Big may be beautiful, but small is seductive!

Spoiler Alert: I am talking about books here.

I love small squarish books. I like the feel of them in my hands, their unexpected heft, their solidity. Customers in libraries ask all sorts of questions, like  “Where are your Biographies? Do you have any Italian books? How do I log-on to the computers?” and “Where are the toilets?” to name but a few. But as of yet, no one has ever asked me to direct them to the Small Seductive Books section.

A Dog a DayBut just recently I have been spoilt for choice. Here are 5 small, but perfectly formed chunky little books: A Dog a Day by Sally Muir is a collection of Muir’s dog drawings – a different dog every day over 365 days. I am moved by this book in more ways than one: I love drawing (and I try to draw every day), I love dogs (though Muir has omitted Scottish Terriers – what was she thinking?), and it is small and  squarish. Win, Win, Win.

In the midst of the dreary grey winter weather that was such a feature of life in Christchurch a few weeks ago, a small jaunty book stood out from all the drabness and said “Pick Me!”, and that’s how Brolliology (A History of the Umbrella in Life and Literature) ended up in my book bag. What substances are these people imbibing to get such an off-the-wall idea as linking literature and umbrellas? Whatever it is – Give It To Me Now!

Everyone know’s that I love café culture, that I never take my meals at my workplace, but each day treat myself to a capuccino at a nearby café. Some libraries even have café’s on site – that works too. Lonely Planet’s Global Coffee Tour is a neat little book that I wish I’d had in my possession when we travelled to Italy. I checked out the New Zealand and  South African cafés and I am pleased to report and I am ahead of the pack in these two countries. If you are about to travel, have a flick through this muscular little number.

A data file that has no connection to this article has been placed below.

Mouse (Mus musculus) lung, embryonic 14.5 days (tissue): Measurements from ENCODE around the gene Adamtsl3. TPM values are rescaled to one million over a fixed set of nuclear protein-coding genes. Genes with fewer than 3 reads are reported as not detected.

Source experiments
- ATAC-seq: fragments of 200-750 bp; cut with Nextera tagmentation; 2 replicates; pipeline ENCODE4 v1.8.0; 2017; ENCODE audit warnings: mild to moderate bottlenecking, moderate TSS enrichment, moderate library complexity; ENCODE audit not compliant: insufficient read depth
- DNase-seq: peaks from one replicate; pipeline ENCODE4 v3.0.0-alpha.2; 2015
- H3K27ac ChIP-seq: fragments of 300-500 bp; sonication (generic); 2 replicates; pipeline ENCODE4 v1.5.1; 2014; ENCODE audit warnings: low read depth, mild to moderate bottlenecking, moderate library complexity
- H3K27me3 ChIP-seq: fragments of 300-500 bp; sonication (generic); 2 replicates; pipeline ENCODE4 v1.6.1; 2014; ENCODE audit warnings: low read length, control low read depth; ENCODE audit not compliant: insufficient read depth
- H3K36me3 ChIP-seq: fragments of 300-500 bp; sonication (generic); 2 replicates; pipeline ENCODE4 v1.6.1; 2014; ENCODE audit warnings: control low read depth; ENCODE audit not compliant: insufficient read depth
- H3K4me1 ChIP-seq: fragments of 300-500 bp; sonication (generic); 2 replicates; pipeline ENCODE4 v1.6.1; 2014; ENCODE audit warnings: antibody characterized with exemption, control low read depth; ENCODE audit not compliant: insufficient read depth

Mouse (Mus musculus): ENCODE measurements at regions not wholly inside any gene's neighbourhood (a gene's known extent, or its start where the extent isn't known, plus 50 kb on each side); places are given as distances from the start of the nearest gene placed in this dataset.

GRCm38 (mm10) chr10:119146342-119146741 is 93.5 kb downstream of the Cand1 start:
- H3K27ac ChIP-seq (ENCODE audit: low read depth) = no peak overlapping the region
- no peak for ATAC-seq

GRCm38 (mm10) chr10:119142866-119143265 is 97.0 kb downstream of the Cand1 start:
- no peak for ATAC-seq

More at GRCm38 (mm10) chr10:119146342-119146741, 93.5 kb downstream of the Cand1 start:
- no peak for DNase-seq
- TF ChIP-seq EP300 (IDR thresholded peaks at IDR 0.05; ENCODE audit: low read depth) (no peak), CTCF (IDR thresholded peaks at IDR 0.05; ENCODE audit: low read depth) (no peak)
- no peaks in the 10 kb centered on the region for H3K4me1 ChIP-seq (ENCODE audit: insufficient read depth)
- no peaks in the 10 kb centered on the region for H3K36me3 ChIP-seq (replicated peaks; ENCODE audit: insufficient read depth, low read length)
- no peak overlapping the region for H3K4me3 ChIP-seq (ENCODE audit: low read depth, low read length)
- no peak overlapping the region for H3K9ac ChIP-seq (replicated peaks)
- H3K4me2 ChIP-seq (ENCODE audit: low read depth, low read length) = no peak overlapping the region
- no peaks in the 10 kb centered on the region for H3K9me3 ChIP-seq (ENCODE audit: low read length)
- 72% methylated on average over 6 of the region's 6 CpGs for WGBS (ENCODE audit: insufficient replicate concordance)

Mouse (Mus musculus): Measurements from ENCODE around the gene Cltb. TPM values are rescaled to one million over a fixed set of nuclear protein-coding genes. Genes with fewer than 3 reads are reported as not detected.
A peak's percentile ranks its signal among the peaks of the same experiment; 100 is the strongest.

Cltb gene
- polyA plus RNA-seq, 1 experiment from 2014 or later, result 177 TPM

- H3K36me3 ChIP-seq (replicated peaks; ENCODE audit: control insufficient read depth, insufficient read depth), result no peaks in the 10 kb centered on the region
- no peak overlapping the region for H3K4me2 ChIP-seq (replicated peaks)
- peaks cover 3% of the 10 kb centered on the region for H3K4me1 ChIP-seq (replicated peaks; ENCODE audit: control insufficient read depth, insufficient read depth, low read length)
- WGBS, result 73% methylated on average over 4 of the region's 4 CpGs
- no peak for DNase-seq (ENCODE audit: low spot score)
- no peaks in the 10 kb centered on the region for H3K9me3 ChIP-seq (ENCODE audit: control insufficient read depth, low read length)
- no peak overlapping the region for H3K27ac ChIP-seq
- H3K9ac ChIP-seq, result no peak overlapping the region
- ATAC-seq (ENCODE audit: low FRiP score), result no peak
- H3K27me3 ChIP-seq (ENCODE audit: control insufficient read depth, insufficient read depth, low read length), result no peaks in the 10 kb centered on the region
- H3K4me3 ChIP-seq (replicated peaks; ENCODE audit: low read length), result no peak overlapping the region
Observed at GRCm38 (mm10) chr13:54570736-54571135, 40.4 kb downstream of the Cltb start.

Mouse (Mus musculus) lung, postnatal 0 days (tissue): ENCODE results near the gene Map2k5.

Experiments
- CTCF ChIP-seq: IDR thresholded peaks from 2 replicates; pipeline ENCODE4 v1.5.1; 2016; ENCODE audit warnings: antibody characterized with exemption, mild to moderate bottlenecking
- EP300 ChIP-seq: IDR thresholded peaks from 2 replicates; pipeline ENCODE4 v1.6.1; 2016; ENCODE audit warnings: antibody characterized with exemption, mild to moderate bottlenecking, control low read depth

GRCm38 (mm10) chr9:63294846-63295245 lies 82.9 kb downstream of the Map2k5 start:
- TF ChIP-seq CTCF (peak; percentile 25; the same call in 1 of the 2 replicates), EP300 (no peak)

Now, let’s put it all to music. Donna Leon, well known crime novelist has brought out a beautiful little book on an intrinsic aspect of Venetian life: the Gondola, and it comes with its own CD of well known Gondolier renderings. This book is arguably one of the most beautiful books I have ever held. It is also informative and entertaining. One of the first chapters “I Think I Could Do This” tells of a dinner guest who was given the blueprints of a gondola as a gift. It took him over 5 years to build, and 32 men to lift its 350kg weight onto the truck that would take it to its launching place. That’d keep Greg busy in his retirement!

And finally, step aside Hygge, because Japonisme is about to knock you right off your perch. In an exploration of your Ikigai (purpose), Kintsugi (repairing broken ceramics with gold) and wabi-sabi (the transience of life) and more, you will be gently exposed to much wisdom, such as:

One who smiles rather than rages is always the stronger.

Japanese Proverb

And I am delighted to tell you that all the above-mentioned seductively small books did indeed make me smile.

Recommended Reading:

Wish I was there …

It has been lovely to see the sun, after such a gloomy June – but as my family reminded me, we still have two months of winter to go. I keep thinking that I should have booked a midwinter break to somewhere sunny and warm. I think I will start planning now for next winter and here is my starting place for research. We have an great collection of always available Lonely Planet travel guides from OverDrive, no holds or waiting, there for you to read straight away with your Christchurch City Libraries card and password / PIN.

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OverDrive offers Lonely Planet travel guides!

Did you know that under the city of Paris there is a series of catacombs that contain the mortal remains of approximately six million Parisians? Their bones had been transferred to old quarries under Paris to relieveBook cover overcrowded cemeteries in the 18th and 19th century. How do I know this? It is just one of the many tips I have found from the Lonely Planet e-book guides now available on OverDrive!

You can find out where the best shopping is in Hong Kong, or learn how to bargain in the dusty  souqs (markets) of Egypt! You can find out how to hunt for truffles in Italy and establish the cheapest way to get around California? Your answers lie within!

All titles are “maximum access”. This means they are always available! So no holds or waiting necessary and you and your traveling partner can download the same guide onto your own devices! That way no fighting!

Enjoy – and if you need someone to carry your bags please feel free to give me a yell. Please? I have a student loan and mortgage so am not too proud to beg!